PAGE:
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COVID-19 Shouldn’t Be a Death Sentence for People in US Prisons

Attorney General Should Speed Up Compassionate and Other Releases

Attorney General William Barr speaks during a tour of a federal prison in Edgefield, South Carolina, July 8, 2019. © 2019 AP Photo/John Bazemore

Five deaths from COVID-19 in a United States federal prison in Louisiana were reported within the past week, which suggests more needs to be done to protect people in custody.

Even before reports of infections at US detention facilities had surfaced, Human Rights Watch had warned about the particular vulnerability of people behind bars, and urged officials to consider supervised release and other non-custodial measures, especially for those more vulnerable to serious effects from COVID-19.

Last week, US Attorney General William Barr ordered the Bureau of Prisons to expand the use of home confinement, though he hasn’t made clear how far this expansion will go or how many people it will affect. While encouraged by Barr’s announcement, federal public and community defenders wrote to Barr objecting that his order “erects unnecessary barriers” and sets “arbitrary criteria” for deciding who can access home confinement. For example, the Bureau will use an algorithmic assessment tool that carries inherent racial and class bias to determine eligibility. Also, the Bureau will give lower priority to people deemed to have violated prison rules, such as smoking where prohibited or using abusive language.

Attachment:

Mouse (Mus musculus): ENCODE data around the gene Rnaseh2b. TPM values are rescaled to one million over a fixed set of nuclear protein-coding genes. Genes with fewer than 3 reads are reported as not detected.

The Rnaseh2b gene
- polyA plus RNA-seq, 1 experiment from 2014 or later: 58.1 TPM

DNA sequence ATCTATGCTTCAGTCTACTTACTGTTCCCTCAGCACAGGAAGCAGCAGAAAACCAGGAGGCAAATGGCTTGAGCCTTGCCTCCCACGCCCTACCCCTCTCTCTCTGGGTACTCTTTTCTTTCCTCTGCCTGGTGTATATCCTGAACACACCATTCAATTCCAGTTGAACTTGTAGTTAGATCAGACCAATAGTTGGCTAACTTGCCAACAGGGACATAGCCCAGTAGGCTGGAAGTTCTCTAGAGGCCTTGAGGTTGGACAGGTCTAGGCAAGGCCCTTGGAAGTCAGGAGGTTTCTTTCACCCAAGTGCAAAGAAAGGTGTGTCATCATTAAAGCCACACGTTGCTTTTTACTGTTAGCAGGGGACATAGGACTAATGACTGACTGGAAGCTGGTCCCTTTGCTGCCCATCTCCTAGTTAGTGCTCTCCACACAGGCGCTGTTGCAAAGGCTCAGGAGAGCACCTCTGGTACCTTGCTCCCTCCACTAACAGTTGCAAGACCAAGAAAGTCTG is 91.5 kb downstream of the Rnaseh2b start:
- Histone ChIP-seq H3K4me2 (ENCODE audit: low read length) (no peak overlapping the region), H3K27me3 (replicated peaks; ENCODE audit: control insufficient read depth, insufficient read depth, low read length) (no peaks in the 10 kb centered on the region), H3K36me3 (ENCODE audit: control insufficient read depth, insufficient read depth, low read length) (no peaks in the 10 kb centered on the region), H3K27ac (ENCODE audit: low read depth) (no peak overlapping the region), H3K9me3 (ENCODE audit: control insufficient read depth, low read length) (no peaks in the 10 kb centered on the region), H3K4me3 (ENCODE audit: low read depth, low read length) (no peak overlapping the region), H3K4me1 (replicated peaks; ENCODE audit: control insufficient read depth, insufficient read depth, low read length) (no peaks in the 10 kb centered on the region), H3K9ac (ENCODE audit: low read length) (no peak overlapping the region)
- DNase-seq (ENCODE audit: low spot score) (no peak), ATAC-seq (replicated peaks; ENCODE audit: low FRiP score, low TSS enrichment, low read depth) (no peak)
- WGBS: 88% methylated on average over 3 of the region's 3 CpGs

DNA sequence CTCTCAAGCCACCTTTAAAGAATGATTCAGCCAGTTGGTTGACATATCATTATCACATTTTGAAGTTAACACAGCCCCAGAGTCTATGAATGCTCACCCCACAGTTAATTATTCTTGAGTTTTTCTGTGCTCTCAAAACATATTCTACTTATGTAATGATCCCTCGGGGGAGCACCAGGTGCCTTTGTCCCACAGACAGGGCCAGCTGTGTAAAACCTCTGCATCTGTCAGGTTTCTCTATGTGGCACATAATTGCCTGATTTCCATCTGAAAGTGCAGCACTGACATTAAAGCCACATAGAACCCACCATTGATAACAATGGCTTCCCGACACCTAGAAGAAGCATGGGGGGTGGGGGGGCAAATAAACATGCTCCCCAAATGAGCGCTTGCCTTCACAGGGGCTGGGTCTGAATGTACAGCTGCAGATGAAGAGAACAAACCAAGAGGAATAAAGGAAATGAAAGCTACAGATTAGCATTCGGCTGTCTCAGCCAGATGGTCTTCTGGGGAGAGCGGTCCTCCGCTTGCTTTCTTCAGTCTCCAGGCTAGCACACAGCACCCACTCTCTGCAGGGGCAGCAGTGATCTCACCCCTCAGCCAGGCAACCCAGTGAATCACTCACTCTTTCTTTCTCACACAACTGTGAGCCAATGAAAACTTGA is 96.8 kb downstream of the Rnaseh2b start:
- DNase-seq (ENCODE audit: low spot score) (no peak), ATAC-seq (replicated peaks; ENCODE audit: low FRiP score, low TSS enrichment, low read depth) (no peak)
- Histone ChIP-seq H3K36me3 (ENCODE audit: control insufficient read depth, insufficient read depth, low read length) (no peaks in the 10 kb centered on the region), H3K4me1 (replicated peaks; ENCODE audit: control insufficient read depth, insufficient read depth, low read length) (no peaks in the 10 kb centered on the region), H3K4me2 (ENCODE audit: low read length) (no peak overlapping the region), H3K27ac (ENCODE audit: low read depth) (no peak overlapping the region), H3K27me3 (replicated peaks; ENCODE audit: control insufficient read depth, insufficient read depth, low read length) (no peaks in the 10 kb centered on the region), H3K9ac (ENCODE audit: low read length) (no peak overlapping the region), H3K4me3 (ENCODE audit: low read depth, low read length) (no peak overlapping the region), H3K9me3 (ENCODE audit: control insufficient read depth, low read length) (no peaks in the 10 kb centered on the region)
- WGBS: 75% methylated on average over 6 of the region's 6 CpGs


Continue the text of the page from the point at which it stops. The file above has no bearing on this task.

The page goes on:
The Bureau operates 122 prisons with nearly 175,000 people in custody. As of April 2, 75 people in Bureau custody and 39 staff had tested positive for COVID-19, up from 10 people in custody and eight staff on March 27. Other jails and prisons across the country are recording even higher numbers.

The US Centers for Disease Control and Prevention warn that people 65 and older and people with underlying medical conditions are particularly at risk of severe illness from COVID-19. About 10,000 individuals over the age of 60 are in Bureau custody and about a third of people in Bureau custody have what Barr called “pre-existing conditions.” For years, Human Rights Watch has urged federal authorities to expand provisions for compassionate release, which allows release for “extraordinary and compelling” reasons, to include older and seriously ill prisoners.

Federal prisons and immigration detention facilities are “breeding grounds” for uncontrolled transmission of COVID-19 and present “significant health risks” to the people in them and the community as a whole, public health experts recently warned.

As COVID-19 rapidly spreads, the attorney general should ensure necessary releases are carried out quickly and fairly.

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